April 2003  |   May 2003  |   December 2003  |   January 2004  |   February 2004  |   March 2004  |   April 2004  |   May 2004  |   June 2004  |   July 2004  |   August 2004  |   September 2004  |   October 2004  |   November 2004  |   December 2004  |   January 2005  |   February 2005  |   March 2005  |   April 2005  |   May 2005  |   June 2005  |   July 2005  |   August 2005  |   September 2005  |   October 2005  |   November 2005  |   December 2005  |   January 2006  |   February 2006  |   March 2006  |   April 2006  |   May 2006  |   June 2006  |   July 2006  |   August 2006  |   September 2006  |   October 2006  |   November 2006  |   December 2006  |   January 2007  |   February 2007  |   March 2007  |   April 2007  |   May 2007  |   June 2007  |   July 2007  |   August 2007  |   September 2007  |   October 2007  |   November 2007  |   December 2007  |   January 2008  |   February 2008  |   March 2008  |   April 2008  |   May 2008  |   June 2008  |   July 2008  |   August 2008  |   September 2008  |   October 2008  |   November 2008  |   December 2008  |   January 2009  |   February 2009  |   March 2009  |   April 2009  |   May 2009  |   June 2009  |   July 2009  |   August 2009  |   September 2009  |   October 2009  |   November 2009  |   December 2009  |   January 2010  |   February 2010  |   March 2010  |   April 2010  |   May 2010  |   June 2010  |   July 2010  |   August 2010  |   September 2010  |   October 2010  |   November 2010  |   December 2010  |   January 2011  |   February 2011  |   March 2011  |   April 2011  |   May 2011  |   June 2011  |   July 2011  |   August 2011  |   September 2011  |   October 2011  |   November 2011  |   December 2011  |   January 2012  |   February 2012  |   March 2012  |   April 2012  |   May 2012  |   June 2012  |   July 2012  |   August 2012  |   September 2012  |   October 2012  |   November 2012  |   December 2012  |   January 2013  |   February 2013  |   March 2013  |   April 2013  |   May 2013  |   June 2013  |   July 2013  |   August 2013  |   September 2013  |   October 2013  |   November 2013  |   December 2013  |   January 2014  |   February 2014  |   March 2014  |   April 2014  |   May 2014  |   June 2014  |   July 2014  |   August 2014  |   September 2014  |   October 2014  |   November 2014  |   December 2014  |   January 2015  |   February 2015  |   March 2015  |   April 2015  |   May 2015  |   June 2015  |   July 2015  |   August 2015  |   September 2015  |   October 2015  |   November 2015  |   December 2015  |   January 2016  |   February 2016  |   March 2016  |   April 2016  |   May 2016  |   June 2016  |   July 2016  |   August 2016  |   September 2016  |   October 2016  |   November 2016  |   December 2016  |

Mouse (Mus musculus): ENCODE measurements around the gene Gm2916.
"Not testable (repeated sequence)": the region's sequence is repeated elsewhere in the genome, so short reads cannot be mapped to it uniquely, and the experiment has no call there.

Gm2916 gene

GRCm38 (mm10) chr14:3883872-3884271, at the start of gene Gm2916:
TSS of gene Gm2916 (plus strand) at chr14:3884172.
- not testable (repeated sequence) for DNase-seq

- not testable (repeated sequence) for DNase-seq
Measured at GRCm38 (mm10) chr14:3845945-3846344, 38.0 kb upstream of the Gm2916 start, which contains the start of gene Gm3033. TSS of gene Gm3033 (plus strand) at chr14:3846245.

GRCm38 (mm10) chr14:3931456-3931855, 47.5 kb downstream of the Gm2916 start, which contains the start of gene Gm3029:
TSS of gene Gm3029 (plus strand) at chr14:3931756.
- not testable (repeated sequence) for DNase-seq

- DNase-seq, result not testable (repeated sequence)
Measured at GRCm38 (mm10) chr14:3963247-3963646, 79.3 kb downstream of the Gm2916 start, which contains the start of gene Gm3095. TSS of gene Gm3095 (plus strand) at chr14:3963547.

Microsoft and the Office logo are trademarks or registered trademarks of Microsoft Corporation in the United States and/or other countries.

Home | PowerPoint | Photoshop | PowerPoint Templates | PowerPoint Tutorials | Blog | Notes | Ezine | Advertise | Feedback | Site Map | About Us | Contact Us

Link to Us | Privacy | Testimonials

PowerPoint Backgrounds | Christian PowerPoint Backgrounds | Business PowerPoint Presentation Templates

Plagiarism will be detected by Copyscape

©2000-2016, Geetesh Bajaj. All rights reserved.

since November 02, 2000